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able accepted action appear argument artist attempt automatic beautiful become belongs called CHAPTER comes common comparison conscious criticism definition delight described difficulty doctrine doubt dreams effect English example existence expression fact faculty feel follow force French German give Greek hand hidden human idea imagination imitation Italian Italy kind knowledge known language least less light literature lives look meaning memory method mind nature never object once pass perfect philosophy picture play pleasure poetry poets present produced question reason reference regard result says seems sense sometimes sort soul speak stand statement story suggestion supposed taste tell theory thing thought tion true truth turn unconscious understand unknown VIII whole write
Page 284 - There has fallen a splendid tear From the passion-flower at the gate. She is coming, my dove, my dear; She is coming, my life, my fate; The red rose cries, 'She is near, she is near;' And the white rose weeps, 'She is late;' The larkspur listens, 'I hear, I hear;' And the lily whispers, 'I wait.
Page 188 - Poetry lifts the veil from the hidden beauty of the world, and makes familiar objects be as if they were not familiar; it reproduces all that it represents, and the impersonations clothed in its Elysian light stand thenceforward in the minds of those who have once contemplated them as memorials of that gentle and exalted content which extends itself over all thoughts and actions with which it coexists.
Page 324 - But for those first affections, Those shadowy recollections, Which, be they what they may, Are yet the fountain-light of all our day, Are yet a master-light of all our seeing; Uphold us, cherish, and have power to make Our noisy years seem moments in the being Of the eternal Silence...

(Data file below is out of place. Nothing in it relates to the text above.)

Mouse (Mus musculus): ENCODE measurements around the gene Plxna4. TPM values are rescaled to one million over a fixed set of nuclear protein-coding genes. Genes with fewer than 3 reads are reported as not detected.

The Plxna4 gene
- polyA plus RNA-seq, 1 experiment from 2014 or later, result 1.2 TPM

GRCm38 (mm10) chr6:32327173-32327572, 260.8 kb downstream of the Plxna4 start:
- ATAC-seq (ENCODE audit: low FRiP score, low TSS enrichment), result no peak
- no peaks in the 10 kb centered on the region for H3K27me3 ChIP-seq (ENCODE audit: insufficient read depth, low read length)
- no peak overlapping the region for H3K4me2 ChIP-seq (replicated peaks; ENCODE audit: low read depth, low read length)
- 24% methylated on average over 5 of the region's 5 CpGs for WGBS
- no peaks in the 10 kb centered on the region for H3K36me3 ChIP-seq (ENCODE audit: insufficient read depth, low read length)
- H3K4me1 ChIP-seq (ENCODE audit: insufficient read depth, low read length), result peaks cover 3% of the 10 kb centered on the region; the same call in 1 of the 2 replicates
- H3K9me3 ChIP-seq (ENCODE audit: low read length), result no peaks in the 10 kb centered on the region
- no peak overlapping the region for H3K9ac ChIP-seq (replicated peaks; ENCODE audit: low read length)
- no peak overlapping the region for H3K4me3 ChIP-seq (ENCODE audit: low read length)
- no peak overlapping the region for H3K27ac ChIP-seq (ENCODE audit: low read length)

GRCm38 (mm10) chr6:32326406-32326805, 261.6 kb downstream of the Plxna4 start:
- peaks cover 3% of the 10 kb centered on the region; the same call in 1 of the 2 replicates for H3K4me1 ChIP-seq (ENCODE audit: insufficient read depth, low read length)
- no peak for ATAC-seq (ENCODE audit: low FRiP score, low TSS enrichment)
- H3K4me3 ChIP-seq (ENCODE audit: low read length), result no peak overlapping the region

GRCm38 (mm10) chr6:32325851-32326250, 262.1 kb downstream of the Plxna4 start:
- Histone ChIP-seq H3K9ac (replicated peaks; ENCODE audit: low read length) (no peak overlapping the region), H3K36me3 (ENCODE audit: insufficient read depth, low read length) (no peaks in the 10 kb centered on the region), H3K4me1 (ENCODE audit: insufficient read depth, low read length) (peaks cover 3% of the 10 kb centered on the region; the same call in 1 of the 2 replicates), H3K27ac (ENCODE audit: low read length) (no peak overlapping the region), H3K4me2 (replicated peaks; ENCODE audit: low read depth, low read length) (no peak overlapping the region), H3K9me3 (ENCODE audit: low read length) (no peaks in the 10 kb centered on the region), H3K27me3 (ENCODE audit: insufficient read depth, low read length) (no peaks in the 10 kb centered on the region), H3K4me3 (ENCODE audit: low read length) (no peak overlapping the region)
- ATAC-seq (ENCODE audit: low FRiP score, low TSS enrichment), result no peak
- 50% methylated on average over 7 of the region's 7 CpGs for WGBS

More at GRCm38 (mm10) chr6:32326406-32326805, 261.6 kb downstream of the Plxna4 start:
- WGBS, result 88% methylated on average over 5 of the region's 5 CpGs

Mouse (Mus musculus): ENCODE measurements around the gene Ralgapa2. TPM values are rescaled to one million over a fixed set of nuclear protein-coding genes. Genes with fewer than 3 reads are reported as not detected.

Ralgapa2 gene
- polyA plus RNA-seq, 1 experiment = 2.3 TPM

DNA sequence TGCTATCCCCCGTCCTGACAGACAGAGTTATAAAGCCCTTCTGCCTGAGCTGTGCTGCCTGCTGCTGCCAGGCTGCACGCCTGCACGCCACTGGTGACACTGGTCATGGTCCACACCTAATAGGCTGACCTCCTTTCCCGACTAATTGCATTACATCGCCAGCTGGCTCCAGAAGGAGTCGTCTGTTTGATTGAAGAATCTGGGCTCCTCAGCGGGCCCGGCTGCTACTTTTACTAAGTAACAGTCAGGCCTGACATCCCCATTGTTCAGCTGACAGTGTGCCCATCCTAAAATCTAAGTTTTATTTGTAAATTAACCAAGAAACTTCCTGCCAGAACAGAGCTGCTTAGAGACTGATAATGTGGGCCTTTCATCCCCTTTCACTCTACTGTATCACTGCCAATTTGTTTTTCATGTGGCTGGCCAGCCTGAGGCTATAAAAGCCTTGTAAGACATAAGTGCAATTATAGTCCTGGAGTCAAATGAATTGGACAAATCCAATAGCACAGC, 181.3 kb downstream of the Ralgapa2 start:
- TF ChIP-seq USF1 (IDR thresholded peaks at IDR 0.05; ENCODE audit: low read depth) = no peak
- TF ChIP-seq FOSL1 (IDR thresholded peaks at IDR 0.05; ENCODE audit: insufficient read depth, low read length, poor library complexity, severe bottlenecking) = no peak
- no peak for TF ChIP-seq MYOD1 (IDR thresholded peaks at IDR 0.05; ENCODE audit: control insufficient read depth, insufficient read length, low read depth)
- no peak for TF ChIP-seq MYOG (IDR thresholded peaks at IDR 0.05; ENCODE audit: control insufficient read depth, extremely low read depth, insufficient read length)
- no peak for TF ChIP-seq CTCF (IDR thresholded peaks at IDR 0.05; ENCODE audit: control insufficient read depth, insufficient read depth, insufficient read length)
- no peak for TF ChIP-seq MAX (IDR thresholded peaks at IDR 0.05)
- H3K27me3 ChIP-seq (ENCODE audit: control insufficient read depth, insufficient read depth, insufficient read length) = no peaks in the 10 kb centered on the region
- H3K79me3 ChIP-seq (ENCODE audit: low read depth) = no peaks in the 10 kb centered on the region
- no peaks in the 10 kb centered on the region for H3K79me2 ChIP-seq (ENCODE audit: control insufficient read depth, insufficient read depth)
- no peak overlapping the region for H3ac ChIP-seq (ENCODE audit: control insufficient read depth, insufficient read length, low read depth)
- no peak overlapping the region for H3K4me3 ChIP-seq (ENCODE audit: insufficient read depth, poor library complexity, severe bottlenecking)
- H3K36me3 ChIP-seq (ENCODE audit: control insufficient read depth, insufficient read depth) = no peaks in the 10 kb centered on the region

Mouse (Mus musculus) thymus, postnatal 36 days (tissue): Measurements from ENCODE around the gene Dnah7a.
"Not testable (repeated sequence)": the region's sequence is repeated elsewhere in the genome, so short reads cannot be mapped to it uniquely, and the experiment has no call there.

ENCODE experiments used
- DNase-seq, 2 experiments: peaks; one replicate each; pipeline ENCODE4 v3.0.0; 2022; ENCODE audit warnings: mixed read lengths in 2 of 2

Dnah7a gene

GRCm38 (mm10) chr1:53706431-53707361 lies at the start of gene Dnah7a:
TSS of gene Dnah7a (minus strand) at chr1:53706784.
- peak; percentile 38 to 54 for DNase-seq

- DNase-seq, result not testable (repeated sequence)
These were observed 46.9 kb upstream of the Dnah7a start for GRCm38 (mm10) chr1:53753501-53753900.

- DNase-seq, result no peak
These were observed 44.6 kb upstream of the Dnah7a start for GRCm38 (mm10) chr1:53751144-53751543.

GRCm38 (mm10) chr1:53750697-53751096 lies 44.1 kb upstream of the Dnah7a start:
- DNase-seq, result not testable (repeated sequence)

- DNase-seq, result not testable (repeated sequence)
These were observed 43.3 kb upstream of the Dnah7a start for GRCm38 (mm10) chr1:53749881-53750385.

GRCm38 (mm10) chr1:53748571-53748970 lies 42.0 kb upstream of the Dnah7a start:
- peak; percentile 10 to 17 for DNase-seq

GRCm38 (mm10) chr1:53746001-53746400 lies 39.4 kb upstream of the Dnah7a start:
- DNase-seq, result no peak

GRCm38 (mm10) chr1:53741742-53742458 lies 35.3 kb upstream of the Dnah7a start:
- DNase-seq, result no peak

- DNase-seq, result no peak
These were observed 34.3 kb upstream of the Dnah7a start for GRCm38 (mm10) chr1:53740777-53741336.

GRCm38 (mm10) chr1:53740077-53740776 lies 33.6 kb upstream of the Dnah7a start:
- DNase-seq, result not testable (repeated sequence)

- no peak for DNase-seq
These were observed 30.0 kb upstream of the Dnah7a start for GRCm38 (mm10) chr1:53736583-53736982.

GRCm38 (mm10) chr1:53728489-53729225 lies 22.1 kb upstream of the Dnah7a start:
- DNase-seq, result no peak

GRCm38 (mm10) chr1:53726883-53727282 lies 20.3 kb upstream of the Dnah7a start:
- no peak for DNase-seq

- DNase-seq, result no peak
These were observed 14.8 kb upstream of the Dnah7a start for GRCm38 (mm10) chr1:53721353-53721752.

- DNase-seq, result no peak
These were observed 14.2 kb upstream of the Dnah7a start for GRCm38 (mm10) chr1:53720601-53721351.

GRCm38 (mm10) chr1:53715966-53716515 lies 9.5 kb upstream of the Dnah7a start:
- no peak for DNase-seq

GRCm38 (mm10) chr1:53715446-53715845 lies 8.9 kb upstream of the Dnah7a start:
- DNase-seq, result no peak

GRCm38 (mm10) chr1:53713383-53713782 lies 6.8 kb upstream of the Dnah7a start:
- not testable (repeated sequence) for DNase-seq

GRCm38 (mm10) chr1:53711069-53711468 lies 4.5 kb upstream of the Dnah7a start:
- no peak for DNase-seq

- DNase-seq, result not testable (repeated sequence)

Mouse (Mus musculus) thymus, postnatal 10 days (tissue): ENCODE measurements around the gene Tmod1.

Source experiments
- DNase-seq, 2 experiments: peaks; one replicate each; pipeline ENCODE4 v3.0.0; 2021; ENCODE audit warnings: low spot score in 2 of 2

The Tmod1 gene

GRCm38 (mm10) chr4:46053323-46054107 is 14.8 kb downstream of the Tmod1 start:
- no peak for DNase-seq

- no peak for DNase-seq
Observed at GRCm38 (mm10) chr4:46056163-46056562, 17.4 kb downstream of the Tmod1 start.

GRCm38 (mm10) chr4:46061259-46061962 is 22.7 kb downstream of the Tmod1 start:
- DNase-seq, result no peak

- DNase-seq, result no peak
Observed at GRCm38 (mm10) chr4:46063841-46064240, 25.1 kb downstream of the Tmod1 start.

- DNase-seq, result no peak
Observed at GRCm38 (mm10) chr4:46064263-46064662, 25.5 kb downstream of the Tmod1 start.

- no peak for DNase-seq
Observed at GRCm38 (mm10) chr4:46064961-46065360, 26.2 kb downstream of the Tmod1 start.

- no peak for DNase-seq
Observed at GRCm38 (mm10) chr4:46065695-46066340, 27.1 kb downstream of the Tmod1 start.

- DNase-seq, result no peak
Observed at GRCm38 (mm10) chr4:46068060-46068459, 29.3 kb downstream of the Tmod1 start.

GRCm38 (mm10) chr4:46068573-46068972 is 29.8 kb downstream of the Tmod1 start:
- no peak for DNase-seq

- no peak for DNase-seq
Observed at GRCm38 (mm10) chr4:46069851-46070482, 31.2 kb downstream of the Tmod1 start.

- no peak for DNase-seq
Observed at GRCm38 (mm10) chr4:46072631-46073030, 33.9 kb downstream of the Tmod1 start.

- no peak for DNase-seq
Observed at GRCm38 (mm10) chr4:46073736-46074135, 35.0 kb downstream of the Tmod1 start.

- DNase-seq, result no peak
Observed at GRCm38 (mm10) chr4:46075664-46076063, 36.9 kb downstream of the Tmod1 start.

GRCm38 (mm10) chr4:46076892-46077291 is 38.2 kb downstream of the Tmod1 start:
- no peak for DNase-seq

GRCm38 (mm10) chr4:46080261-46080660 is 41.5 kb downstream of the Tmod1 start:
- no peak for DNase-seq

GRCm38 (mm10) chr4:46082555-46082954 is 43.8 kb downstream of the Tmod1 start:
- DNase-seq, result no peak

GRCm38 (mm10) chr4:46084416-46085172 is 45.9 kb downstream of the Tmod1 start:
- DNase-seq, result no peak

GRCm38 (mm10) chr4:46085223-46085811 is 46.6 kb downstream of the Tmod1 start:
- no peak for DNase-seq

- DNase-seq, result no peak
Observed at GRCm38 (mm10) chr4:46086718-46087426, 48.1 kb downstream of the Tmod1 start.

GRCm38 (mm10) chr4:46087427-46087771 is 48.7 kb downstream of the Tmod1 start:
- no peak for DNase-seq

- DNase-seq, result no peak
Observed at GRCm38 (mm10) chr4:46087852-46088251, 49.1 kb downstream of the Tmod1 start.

Page 326 - Swift as a shadow, short as any dream ; Brief as the lightning in the collied night, That, in a spleen, unfolds both heaven and earth. And ere a man hath power to say, — Behold ! The jaws of darkness do devour it up : So quick bright things come to confusion.
Page 322 - For I have learned To look on nature, not as in the hour Of thoughtless youth; but hearing oftentimes The still sad music of humanity, Nor harsh nor grating, though of ample power To chasten and subdue. And I have felt A presence that disturbs me with the joy Of elevated thoughts; a sense sublime Of something far more deeply interfused, Whose dwelling is the light of setting suns, And the round ocean and...
Page 328 - It is impossible to read the compositions of the most celebrated writers of the present day without being startled with the electric life which burns within their words. They measure the circumference and sound the depths of human nature with a comprehensive and all-penetrating spirit, and they are themselves perhaps the most sincerely astonished at its manifestations; for it is less their spirit than the 233 spirit of the age.
Page 287 - If music be the food of love, play on ; Give me excess of it, that, surfeiting, The appetite may sicken, and so die. That strain again ! it had a dying fall : O ! it came o'er my ear like the sweet sound That breathes upon a bank of violets, Stealing and giving odour.
Page 251 - Dear Child ! dear Girl ! that walkest with me here, If thou appear untouched by solemn thought, Thy nature is not therefore less divine. Thou liest in Abraham's bosom all the year ; And worship'st at the Temple's inner shrine, God being with thee when we know it not.
Page 290 - twere a little sky Gulfed in a world below; A firmament of purple light Which in the dark earth lay, More boundless than the depth of night, And purer than the day — In which the lovely forests grew, As in the upper air, More perfect both in shape and hue Than any spreading there.